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Valeant Pharmaceuticals Intl Inc.’s Recent Debt Offering a Genius Move

Oftentimes, it is when a CEO’s back is against the wall that a company really does its best fighting.

This appears to be the case for Valeant Pharmaceuticals Intl Inc.  (TSX:VRX)(NYSE:VRX) and CEO Joseph Papa, a man on a mission to not only save the once-dominant pharmaceuticals juggernaut but create a bigger and better cash flow machine less hindered by long-term debt.

With Valeant still mired by years of heavy debt creation related to high-priced acquisitions in the name of growth, many of which turned out very poorly, paying back debt has been Mr. Papa’s chief concern of late. His aggressive goal of eliminating $5 billion of debt by February 2018 has not only been achieved, but exceeded, with the company repaying approximately $6 billion in debt since Mr. Papa got on board.

Let’s look at how Valeant’s debt situation shapes up for investors who are concerned about the company’s ability to make its bond payments in the years to come:

Year Debt Due
2017 $0
2018 $0
2019 $0
2020 $4.4 billion
2021 $3.2 billion
2022 $6.6 billion
2023 $6 billion
2024+ $6.3 billion
Total $26.4 billion

While this debt load looks to be absolutely massive (and it is), shareholders should remember that not too long ago, the number staring investors in the face was $32 billion, with little indication that a road to profitability was even feasible given the state of affairs at the time.

This past week, Valeant announced it would be refinancing $1.5 billion of near-term debt that’s set to come due in 2020-2025, reducing the debt load due in 2020 to less than $3 billion, buying the company more time to pay down debt without selling assets needed to generate the free cash flow necessary to make the company’s debt payments in three years.

Additionally, while the 2020 secured notes (at 7%, 6.375%, and 5.375% interest rates) will be paid down with 9% debt, the $1.5 billion in debt the company was able to raise at 9% is unsecured debt, meaning not only will Valeant be able to refinance its debt for five years down the road, but it will free up assets that may have otherwise been used as security for the 2020 secured notes.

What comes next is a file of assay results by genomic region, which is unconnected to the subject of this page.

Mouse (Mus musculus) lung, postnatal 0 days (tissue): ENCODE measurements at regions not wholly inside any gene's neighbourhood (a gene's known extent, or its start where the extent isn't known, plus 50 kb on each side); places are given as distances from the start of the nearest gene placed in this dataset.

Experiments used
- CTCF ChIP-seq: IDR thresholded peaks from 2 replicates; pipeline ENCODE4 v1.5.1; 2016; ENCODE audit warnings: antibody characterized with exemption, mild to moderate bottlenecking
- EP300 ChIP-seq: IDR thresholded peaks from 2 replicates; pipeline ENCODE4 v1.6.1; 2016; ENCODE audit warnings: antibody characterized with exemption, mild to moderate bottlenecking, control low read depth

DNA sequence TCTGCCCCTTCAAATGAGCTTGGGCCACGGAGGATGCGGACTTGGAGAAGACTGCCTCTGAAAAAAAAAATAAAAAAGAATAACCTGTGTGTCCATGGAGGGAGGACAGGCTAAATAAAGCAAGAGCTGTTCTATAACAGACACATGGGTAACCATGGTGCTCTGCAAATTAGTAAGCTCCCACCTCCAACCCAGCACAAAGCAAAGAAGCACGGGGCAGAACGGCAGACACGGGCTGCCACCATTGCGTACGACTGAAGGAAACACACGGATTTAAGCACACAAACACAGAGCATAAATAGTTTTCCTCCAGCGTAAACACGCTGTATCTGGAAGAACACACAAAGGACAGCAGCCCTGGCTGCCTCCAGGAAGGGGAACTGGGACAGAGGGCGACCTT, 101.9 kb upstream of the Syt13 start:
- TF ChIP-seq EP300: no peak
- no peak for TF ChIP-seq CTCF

The question of whether or not this is the last deal the company will do to refinance its debt further down the road remains; however, the market has cheered this announcement, with the company’s share price increasing more than 10% this past week on the news.

The ability of Mr. Papa to create value from a very difficult position should be viewed by the market as a huge positive for the company. As I’ve said before, Valeant’s biggest asset is the strength of its management team, and I believe in this company as an excellent contrarian play in the years to come (remember my article calling for 50% upside in Valeant stock on May 10 when the stock price was trading at the $12 level?).

Stay Foolish, my friends.

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Tom Gardner owns shares of Valeant Pharmaceuticals. The Motley Fool owns shares of Valeant Pharmaceuticals.

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